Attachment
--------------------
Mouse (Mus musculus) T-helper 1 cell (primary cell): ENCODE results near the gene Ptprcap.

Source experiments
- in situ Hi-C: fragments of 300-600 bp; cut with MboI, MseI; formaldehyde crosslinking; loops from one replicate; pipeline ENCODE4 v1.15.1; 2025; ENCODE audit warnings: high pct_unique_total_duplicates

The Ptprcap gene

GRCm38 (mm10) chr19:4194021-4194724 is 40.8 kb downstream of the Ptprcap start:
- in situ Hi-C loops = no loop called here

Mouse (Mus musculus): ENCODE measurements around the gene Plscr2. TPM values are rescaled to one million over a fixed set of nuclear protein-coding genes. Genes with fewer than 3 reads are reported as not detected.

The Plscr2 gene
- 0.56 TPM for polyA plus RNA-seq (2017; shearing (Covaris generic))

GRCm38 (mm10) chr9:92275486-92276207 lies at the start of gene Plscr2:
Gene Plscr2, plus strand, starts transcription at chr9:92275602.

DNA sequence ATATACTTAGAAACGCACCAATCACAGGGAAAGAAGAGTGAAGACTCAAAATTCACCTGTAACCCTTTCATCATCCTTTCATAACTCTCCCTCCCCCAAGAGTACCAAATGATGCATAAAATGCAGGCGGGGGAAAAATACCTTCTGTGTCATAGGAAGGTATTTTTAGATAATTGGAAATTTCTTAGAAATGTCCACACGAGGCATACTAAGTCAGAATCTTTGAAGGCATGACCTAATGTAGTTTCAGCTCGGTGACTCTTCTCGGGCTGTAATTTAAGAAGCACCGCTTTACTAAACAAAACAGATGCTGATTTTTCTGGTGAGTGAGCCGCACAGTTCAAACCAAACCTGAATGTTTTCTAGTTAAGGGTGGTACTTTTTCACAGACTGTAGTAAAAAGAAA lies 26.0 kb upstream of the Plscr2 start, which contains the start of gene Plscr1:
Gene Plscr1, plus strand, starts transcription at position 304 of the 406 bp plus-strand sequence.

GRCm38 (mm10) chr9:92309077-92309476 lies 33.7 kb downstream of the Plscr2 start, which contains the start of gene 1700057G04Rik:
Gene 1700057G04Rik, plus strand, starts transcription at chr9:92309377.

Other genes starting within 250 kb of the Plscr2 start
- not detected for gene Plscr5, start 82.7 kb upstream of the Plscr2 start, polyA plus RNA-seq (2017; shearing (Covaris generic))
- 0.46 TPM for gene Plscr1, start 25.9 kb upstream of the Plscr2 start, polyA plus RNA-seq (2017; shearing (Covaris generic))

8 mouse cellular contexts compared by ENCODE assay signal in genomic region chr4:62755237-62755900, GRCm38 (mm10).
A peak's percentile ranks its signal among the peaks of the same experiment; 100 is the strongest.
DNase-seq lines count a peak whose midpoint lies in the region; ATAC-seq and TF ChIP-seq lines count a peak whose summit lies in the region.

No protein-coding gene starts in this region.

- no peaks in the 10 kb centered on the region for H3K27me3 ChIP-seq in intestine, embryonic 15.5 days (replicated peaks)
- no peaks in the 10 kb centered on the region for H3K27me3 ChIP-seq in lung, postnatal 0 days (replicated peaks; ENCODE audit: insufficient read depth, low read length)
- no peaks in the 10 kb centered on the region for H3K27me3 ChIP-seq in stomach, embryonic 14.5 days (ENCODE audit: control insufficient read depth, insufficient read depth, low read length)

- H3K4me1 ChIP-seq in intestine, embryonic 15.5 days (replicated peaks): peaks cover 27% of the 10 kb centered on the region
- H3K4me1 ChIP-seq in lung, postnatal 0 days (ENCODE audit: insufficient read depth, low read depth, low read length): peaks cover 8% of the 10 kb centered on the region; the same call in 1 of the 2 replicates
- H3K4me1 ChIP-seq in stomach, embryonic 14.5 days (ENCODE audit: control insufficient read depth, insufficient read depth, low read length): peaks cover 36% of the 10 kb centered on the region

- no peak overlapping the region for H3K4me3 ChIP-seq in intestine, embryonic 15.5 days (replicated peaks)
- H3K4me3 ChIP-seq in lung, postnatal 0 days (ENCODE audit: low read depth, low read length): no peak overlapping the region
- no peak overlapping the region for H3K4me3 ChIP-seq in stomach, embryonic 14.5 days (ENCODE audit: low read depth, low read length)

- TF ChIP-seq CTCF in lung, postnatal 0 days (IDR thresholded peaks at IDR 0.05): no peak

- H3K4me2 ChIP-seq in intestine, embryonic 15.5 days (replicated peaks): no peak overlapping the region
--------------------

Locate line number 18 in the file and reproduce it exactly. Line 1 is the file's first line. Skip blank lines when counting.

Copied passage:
- 0.46 TPM for gene Plscr1, start 25.9 kb upstream of the Plscr2 start, polyA plus RNA-seq (2017; shearing (Covaris generic))